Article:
“So for us to drop the parcels off takes that pressure off them. And we’ve had some lovely messages and feedback from mums.

“One mum said to me ‘thank you so much for the bag, I’ve not eaten for four days, I’ve fed the kids only on very minimal stuff, I didn’t know what I was going to feed them today because we’ve run out of food but now I can give them meals all week’.

“That message was amazing. I just sat in the car and cried because I just thought ‘that’s what it’s about’.

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“A lot of these people we can continue to support. It’s a weekly thing for a lot of them so they know they will continue to be supported.

“We’ve started work so that we can support them after all this, and help them with benefits and getting them into work.

“A lot of these people now trust us to help them so it’s nice that when it’s all over we can go round to their house, sit and have a cuppa with them, properly meet them rather than waving through windows, and help them with their mental health or whatever they need.”

Nicola says it’s vital that services like this exist to help people in need amid the coronavirus pandemic.

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“I just want to help people,” she said. “I’ve been in this situation where I didn’t have a lot, I was struggling, and I was in a very vulnerable place in my life.”I didn’t have the support that I want to give these people now. I want to make sure they’re fed.

“Coming together to make sure these people are helped is vitally important.

“That’s what community is about for me. You should come together and you should help each other in a time of need.

“I want to be their friend and I want to help them, I want them to know that they’re not alone.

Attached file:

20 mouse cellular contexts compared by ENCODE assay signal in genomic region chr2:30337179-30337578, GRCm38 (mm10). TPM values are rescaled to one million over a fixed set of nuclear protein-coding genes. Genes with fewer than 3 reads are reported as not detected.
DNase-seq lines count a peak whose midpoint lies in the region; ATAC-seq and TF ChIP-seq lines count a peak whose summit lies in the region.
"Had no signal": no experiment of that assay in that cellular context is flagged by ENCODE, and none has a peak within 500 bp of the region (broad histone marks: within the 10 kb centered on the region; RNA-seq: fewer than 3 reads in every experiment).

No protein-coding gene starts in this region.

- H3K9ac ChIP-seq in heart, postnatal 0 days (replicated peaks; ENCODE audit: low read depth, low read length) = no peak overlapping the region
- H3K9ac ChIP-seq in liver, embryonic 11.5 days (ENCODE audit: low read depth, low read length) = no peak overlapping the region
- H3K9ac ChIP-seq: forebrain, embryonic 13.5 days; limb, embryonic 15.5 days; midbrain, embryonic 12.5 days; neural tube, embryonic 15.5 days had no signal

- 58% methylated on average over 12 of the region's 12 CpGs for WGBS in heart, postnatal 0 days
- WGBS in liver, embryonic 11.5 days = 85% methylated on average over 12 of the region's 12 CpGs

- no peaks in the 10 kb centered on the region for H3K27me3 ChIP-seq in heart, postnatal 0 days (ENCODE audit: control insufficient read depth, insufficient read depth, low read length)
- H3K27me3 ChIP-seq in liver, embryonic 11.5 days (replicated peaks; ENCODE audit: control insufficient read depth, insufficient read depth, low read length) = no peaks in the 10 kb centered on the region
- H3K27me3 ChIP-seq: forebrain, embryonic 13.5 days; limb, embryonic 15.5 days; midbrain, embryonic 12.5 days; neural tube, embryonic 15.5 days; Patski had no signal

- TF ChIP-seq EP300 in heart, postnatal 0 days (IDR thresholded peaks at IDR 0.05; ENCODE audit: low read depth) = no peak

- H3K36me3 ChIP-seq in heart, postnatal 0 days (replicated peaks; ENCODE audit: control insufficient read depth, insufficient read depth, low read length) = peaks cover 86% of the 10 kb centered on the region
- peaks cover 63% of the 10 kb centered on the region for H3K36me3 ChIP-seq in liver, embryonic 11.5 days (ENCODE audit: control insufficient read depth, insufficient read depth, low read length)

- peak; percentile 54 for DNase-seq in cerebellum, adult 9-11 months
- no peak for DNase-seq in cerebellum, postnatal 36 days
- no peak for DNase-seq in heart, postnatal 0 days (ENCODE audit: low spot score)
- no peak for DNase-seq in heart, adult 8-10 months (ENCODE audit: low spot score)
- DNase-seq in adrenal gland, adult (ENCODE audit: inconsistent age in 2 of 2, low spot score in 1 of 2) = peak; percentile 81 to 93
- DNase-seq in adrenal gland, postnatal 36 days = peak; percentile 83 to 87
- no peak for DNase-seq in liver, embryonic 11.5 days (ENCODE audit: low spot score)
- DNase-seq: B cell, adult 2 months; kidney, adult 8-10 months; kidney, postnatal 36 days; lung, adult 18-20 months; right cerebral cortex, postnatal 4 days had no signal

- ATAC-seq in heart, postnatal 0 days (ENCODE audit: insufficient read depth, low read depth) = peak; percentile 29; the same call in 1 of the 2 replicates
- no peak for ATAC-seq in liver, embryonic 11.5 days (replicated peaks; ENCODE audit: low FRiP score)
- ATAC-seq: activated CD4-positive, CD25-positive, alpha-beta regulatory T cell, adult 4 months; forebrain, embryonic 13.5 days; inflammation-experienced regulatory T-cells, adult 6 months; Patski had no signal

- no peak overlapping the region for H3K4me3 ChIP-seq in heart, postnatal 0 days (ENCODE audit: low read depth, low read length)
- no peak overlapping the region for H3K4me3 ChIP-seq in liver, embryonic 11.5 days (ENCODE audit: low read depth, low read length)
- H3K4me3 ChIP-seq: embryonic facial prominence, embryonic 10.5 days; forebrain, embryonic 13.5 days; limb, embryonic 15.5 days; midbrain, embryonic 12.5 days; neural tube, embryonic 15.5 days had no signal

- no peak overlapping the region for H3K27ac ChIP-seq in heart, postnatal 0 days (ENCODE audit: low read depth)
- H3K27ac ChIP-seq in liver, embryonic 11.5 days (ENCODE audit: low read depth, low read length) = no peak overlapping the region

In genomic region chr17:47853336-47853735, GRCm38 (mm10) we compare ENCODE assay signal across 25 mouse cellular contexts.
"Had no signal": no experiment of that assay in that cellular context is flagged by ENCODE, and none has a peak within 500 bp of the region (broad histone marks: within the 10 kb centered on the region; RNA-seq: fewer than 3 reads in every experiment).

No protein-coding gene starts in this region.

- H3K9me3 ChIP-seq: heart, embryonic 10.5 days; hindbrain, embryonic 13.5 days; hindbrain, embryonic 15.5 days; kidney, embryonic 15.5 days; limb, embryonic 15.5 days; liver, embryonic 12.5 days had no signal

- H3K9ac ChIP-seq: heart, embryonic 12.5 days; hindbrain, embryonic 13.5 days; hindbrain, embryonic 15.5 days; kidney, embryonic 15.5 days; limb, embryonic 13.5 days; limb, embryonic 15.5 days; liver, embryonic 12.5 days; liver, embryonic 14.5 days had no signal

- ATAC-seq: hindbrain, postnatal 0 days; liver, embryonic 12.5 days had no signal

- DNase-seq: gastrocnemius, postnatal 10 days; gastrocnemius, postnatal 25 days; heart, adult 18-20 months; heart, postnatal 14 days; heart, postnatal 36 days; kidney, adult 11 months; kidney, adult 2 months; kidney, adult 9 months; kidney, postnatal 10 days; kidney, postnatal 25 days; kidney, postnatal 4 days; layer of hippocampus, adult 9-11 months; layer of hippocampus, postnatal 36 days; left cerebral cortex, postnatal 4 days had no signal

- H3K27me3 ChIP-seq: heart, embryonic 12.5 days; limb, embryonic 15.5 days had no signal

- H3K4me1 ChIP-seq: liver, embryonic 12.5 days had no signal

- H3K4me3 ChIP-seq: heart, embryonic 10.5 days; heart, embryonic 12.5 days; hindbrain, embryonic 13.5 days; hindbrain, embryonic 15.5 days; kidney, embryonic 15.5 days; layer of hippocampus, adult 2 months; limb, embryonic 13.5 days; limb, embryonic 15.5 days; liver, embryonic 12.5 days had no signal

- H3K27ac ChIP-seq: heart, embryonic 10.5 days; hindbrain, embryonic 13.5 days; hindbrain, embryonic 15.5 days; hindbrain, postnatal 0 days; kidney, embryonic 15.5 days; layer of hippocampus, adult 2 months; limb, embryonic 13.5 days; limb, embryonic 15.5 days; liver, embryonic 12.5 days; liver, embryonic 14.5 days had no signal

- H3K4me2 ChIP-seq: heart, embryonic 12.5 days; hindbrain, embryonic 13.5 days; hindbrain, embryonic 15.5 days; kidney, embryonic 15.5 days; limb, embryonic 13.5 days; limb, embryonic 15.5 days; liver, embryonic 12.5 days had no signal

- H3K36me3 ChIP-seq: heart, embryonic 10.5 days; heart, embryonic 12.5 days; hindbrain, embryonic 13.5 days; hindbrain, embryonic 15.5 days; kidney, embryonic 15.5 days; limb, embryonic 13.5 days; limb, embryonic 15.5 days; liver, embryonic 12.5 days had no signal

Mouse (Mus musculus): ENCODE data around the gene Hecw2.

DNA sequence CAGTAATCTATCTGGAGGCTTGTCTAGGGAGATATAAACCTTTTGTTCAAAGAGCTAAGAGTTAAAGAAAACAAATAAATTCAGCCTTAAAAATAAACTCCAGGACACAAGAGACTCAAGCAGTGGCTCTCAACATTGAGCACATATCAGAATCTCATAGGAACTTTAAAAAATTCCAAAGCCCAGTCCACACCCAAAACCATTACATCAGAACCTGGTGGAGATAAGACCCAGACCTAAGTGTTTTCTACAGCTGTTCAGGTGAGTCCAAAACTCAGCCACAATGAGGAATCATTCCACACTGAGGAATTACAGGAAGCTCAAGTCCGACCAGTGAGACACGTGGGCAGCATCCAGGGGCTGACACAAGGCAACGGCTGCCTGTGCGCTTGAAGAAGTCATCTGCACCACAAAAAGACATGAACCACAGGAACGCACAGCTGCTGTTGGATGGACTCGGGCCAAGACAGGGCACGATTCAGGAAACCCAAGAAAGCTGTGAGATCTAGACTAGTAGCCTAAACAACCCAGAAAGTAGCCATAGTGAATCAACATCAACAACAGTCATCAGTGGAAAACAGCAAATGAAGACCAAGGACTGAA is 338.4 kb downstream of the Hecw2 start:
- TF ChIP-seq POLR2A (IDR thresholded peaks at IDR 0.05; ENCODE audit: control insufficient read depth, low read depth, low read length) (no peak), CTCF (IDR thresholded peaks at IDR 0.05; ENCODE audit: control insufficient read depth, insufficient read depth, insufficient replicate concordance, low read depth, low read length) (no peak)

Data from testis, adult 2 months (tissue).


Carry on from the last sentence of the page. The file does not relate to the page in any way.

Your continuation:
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“A lot of the people we see sadly are single mums, and they’re lonely. They don’t know where to turn, they haven’t got family in the area.

“I was like that, that was me at one point and I want to show them that there is a way to get out of it.

“Trust and rely on people like us because you can make it through if you stick together and support each other.

“To me, it’s massively important to go out and do this every day.

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“I’m probably putting myself and my household at risk but I’m taking all the precautions I need to.

“I just couldn’t not do it. It’s in my soul and heart.

“When you get these messages from people crying out for help and haven’t got help elsewhere, I couldn’t sleep if I didn’t help them.”

If you need help from Halifax Homeless and Community Kitchen, or would like to donate money or supplies, visit their Facebook page or email [email protected].

If anyone in your family or community is doing something to help the effort against coronavirus, we want to know about it.
If you think their efforts should be highlighted, tell us about them by emailing [email protected] or get in touch via Twitter or Facebook.